1970 – Aleksandr Solzhenitsyn - USSR

      USSR Russian writer who wrote both fiction and non-fiction critical of the Soviet government. Most of his works had to be smuggled out of the country in pieces via microfilm, as, shortly after he came to power, Leonid Brezhnev banned "all current and future works" by Solzhenitsyn. Although he was awarded the Nobel in 1970, he did not actually receive it until 1974, after he had been deported from the Soviet Union.

      1969 – Samuel Beckett - Ireland

      Ireland Irish writer who lived in Paris for most of his life. Although he is most famous for his plays, He also wrote novels and poetry. He wrote in both English and French.

      1968 – Yasunari Kawabata - Japan

      Japan First East Asian to win. He wrote novels and short stories.

      1967 – Miguel Ángel Asturias - Guatemala

      Guatemala First to win from Guatemala, and only the second to win from South America. He wrote novels, poetry, and plays in Spanish. He is one of many Nobel-winning writers to also be a politician/diplomat.

      1966 – Shmuel Yosef Agnon & Nelly Sachs - Israel & Sweden

      Israel Sweden The third time a tie occurred in voting. Agnon was the first winner from Israel (though he was born in Austria-Hungary) and the first winner to write in Hebrew; Sachs, on the other hand, was a Jewish woman born in Germany and wrote in German, but fled to Sweden due to the Holocaust, and lived there the rest of her life. Agnon wrote novels, while Sachs wrote poetry and plays.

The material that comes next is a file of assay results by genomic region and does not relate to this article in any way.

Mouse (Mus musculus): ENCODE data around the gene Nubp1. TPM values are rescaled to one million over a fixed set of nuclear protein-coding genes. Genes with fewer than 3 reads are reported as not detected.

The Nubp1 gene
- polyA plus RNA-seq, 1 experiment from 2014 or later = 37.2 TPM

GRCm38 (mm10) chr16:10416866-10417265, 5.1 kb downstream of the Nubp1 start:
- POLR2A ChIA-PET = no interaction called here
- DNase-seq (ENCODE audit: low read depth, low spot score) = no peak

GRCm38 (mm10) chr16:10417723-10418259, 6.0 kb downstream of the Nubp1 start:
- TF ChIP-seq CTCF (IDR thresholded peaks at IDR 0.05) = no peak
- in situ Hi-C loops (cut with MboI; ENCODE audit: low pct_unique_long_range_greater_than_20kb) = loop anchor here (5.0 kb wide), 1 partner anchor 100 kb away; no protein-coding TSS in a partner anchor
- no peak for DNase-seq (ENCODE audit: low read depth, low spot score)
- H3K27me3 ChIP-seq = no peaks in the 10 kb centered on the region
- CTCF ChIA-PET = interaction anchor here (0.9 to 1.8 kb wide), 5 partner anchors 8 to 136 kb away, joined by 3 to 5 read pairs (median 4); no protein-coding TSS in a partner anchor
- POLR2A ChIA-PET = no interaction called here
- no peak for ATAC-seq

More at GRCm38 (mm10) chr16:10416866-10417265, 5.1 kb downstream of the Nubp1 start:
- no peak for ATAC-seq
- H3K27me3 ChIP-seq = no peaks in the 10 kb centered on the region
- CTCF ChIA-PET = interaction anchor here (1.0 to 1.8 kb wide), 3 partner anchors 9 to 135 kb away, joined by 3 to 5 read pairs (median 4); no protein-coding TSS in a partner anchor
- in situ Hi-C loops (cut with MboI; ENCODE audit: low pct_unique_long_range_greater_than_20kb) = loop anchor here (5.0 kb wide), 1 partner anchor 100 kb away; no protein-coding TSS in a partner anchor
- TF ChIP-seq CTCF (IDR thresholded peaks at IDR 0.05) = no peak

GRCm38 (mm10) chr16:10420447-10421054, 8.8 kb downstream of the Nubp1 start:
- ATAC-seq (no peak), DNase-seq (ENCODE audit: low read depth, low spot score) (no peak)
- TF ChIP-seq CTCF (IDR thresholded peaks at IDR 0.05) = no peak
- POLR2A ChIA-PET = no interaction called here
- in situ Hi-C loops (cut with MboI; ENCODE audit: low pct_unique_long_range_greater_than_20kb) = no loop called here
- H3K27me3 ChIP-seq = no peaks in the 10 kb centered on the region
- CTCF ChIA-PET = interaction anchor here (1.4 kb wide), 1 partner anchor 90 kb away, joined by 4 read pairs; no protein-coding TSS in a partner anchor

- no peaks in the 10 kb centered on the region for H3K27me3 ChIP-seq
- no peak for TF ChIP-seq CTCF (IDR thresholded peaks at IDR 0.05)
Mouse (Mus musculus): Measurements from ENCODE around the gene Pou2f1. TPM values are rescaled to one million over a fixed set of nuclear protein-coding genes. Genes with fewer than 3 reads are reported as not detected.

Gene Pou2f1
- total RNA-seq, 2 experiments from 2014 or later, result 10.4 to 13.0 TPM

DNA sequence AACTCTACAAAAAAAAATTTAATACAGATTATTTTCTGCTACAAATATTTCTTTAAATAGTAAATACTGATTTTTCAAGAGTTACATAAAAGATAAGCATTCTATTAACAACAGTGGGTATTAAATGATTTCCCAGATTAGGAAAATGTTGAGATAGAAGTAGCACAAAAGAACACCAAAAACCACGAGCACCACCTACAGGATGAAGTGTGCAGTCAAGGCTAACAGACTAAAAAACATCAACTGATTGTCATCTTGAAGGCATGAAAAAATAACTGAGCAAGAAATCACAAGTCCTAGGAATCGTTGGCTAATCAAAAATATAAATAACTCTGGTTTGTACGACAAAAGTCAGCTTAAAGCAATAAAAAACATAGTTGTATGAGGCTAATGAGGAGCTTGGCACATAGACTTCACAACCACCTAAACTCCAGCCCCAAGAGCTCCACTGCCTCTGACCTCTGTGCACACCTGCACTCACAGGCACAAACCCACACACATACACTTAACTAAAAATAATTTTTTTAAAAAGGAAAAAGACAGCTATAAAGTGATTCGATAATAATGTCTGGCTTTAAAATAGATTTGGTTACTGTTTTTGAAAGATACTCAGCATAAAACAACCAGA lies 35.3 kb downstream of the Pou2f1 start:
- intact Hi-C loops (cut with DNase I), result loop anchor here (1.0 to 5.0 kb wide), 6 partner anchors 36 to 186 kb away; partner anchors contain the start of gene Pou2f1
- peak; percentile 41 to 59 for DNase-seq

1965 – Mikhail Sholokhov - USSR

      USSR Second to win from the USSR/Russia. Seems to have had something of an ego, as at the press conference for his win, he intentionally disregarded Boris Pasternak's win in 1958 and Ivan Bunin's in 1933, as he said, "I am the first Russian writer, the first Soviet to win the Nobel Prize." Interestingly, when Pasternak had won, he had commented that the Nobel academy was "not objective in its judgment of an individual author's worth." But he was okay with it when he won. Very politically active in the USSR, most of his works are about the Cossacks who lived near the Don River in Russia.

      1964 – Jean-Paul Sartre - France

      France Famously - or infamously - declined the prize because he "did not want to be institutionalized." To this day he is the only person to decline it who wasn't forced to do so by his or her government. He is probably better known for his philosophy than he is for his writings - though the latter tended to be philosophical in nature. In addition to non-fiction, he also wrote plays, novels, biographies, and literary criticism.

      1963 – Giorgos (George) Seferis - Greece

      Greece Greek poet whose real name was Georgios Seferiades. Like several others on this list, he had the somewhat strange dual occupation of poet/politician. Although Greek, he was actually born in the Ottoman Empire (modern-day Turkey).

      1962 – John Steinbeck - United States

      Greece One of the most famous American novelists and short story writers of all-time. His most famous novels are Of Mice and Men and The Grapes of Wrathset in the United States during the Great Depression of the 1930s.

      1961 – Ivo Andric - Yugoslavia

      Greece Born in the part of Yugoslavia that is modern-day Bosnia, Andric was one of many writers on this list who were politicians/diplomats. Most of his novels were historical, and set in Bosnia during the time it was part of the Ottoman Empire.

      1960 – Saint-John Perse - France